*   "Would you make any changes to this? What would you change? Why?"

  • After discussing the presenting partnership's additions to the chart, ask students to work with their own partner to revise their Comparing Risks and Benefits chart.
  • Cold call two or three students to explain how they revised their chart and why.

 

 

 

  • Keep in mind that this lesson requires visual comparison and written transferal of information. If students are visually or physically challenged, this process might be modified for them ahead of time so they are not unnecessarily impeded in categorizing and analyzing the evidence. Possible modifications include partially filled-in Comparing Risks and Benefits charts; creating a chart on chart paper and/or lined paper; or giving them items from the research notes on sticky notes to physically sort on the charts.
  • The lesson hinges on the accurate and full completion of the Cascading Consequences charts. Think ahead to whether any previous modifications to these materials for students with special needs should be replicated here. Also, if a student struggles with gathering information on the Cascading Consequences charts, consider pairing him or her with a proficient student or giving examples from the text on sticky notes.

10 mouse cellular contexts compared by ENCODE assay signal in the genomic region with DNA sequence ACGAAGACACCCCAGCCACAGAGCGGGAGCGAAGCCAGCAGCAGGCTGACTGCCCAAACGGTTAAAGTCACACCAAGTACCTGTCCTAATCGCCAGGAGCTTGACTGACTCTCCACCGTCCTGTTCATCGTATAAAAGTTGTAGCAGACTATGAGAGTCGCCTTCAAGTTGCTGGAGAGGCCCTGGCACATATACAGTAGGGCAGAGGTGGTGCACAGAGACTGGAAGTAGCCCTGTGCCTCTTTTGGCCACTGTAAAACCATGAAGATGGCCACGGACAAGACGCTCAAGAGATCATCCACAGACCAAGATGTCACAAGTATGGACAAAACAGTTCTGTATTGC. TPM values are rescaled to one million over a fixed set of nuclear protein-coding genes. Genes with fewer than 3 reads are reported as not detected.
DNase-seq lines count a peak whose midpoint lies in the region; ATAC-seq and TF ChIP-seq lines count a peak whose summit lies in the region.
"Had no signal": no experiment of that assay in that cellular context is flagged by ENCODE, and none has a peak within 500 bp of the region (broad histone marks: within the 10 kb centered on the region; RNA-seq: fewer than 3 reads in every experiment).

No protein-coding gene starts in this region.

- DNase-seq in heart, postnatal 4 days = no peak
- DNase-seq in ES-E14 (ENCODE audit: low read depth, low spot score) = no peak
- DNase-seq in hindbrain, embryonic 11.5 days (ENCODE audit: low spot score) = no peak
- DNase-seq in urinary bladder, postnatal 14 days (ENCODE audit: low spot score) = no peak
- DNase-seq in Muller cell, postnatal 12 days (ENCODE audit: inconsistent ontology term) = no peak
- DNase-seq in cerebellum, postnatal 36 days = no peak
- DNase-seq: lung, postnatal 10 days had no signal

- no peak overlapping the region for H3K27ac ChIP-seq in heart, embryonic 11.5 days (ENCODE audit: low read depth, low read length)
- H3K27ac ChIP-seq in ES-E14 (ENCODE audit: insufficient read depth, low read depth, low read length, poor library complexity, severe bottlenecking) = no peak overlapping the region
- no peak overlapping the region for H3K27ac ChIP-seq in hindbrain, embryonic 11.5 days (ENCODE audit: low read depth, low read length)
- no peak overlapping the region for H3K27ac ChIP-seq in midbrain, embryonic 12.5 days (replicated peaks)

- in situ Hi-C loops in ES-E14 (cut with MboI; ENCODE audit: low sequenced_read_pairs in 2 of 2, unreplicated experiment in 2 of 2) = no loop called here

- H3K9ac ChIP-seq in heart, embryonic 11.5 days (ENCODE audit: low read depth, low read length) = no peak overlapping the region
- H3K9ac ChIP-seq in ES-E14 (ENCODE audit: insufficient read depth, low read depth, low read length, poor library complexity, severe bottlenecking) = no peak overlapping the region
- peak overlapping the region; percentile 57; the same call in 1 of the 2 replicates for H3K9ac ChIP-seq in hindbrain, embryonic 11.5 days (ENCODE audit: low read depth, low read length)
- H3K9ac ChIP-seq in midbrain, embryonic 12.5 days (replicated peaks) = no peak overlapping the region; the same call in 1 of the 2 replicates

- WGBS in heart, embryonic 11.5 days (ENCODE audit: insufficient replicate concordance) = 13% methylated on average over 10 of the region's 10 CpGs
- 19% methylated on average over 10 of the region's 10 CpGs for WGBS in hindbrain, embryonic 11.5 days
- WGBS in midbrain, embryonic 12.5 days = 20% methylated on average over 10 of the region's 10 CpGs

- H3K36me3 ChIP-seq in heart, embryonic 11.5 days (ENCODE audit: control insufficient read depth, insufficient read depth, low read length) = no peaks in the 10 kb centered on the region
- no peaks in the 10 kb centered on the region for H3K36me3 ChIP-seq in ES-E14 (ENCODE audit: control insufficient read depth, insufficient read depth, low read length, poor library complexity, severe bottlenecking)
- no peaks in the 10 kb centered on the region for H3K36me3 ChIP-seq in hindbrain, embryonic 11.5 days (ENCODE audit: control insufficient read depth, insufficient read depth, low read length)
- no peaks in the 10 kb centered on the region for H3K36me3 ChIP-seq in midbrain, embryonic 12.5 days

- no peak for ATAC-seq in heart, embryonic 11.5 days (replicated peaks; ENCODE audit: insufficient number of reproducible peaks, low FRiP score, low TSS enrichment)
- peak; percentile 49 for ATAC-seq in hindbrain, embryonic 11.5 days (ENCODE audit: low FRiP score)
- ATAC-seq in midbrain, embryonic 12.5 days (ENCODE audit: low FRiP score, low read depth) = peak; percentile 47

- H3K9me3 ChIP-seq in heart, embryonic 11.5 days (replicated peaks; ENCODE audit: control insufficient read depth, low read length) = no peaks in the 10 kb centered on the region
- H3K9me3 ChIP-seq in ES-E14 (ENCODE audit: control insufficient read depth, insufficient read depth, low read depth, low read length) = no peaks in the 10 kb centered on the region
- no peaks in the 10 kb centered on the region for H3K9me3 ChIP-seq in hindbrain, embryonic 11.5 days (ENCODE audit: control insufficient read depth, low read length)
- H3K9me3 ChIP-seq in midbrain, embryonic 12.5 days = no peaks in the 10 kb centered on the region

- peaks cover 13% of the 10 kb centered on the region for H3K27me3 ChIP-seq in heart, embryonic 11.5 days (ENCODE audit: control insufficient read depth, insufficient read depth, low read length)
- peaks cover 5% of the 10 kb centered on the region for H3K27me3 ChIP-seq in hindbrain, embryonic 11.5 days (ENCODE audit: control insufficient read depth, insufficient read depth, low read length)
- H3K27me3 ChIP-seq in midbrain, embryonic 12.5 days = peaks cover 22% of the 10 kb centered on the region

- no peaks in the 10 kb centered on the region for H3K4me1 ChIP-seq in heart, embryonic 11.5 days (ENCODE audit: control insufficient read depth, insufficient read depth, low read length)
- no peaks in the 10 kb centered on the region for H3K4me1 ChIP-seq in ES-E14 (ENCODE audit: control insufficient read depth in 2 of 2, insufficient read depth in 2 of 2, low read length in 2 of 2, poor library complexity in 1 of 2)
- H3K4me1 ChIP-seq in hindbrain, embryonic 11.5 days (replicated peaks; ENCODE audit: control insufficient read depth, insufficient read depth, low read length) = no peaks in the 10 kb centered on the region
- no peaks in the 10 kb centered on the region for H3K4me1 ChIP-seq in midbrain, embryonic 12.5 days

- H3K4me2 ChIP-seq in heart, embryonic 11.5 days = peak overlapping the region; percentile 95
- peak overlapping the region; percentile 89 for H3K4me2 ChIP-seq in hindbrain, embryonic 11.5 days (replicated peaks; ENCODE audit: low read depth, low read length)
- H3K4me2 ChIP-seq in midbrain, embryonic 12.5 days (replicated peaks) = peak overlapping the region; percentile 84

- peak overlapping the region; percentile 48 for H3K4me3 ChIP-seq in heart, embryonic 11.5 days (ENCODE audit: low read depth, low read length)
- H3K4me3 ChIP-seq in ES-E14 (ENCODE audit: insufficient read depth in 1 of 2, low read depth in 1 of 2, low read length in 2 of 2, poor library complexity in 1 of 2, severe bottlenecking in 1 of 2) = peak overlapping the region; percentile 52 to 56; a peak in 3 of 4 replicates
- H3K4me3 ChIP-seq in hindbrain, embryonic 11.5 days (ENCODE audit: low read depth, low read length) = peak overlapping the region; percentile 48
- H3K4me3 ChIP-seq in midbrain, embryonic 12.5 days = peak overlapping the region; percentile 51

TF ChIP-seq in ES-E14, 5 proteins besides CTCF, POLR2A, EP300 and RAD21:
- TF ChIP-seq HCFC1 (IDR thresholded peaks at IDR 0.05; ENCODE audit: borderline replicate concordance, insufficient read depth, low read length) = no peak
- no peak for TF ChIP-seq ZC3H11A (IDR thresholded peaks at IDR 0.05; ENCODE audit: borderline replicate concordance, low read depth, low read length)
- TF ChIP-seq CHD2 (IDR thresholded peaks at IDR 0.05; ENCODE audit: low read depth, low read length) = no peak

C. Adding to the Comparing Risks and Benefits Chart: Partner Work (5 minutes)

  • Invite students to continue to work with their partner on the chart.
  • Circulate to offer individual assistance.

Closing & Assessments

Closing

A. Debrief (2 minutes)

  • Refocus whole class and review the learning target:

*   "I can create a Comparing Risks and Benefits chart based on teenagers and screen time, using my Cascading Consequences chart and researcher's notebook."

  • Using the Fist to Five Checking for Understanding technique, ask students to assess themselves on the target.

Homework

HomeworkMeeting Students' Needs
  • Finish the Comparing Risks and Benefits chart using your Cascading Consequences chart and researcher's notebook as resources. Your goal is to compare at least six consequences.
  • Continue independent reading (at least 20 minutes).
  • This homework is detailed and challenging. Depending on the effort and abilities of your students, consider differentiating the homework according to demonstrated level of need. Students who complete the chart in class may be given the "Learning to Make Decisions Systematically" article for further reading, for example (see Teaching Notes; this article can be found as a part of the module overview). Other students may be sent home with a specified manageable amount of rows to develop on their chart or given a specific Stakeholder category to develop.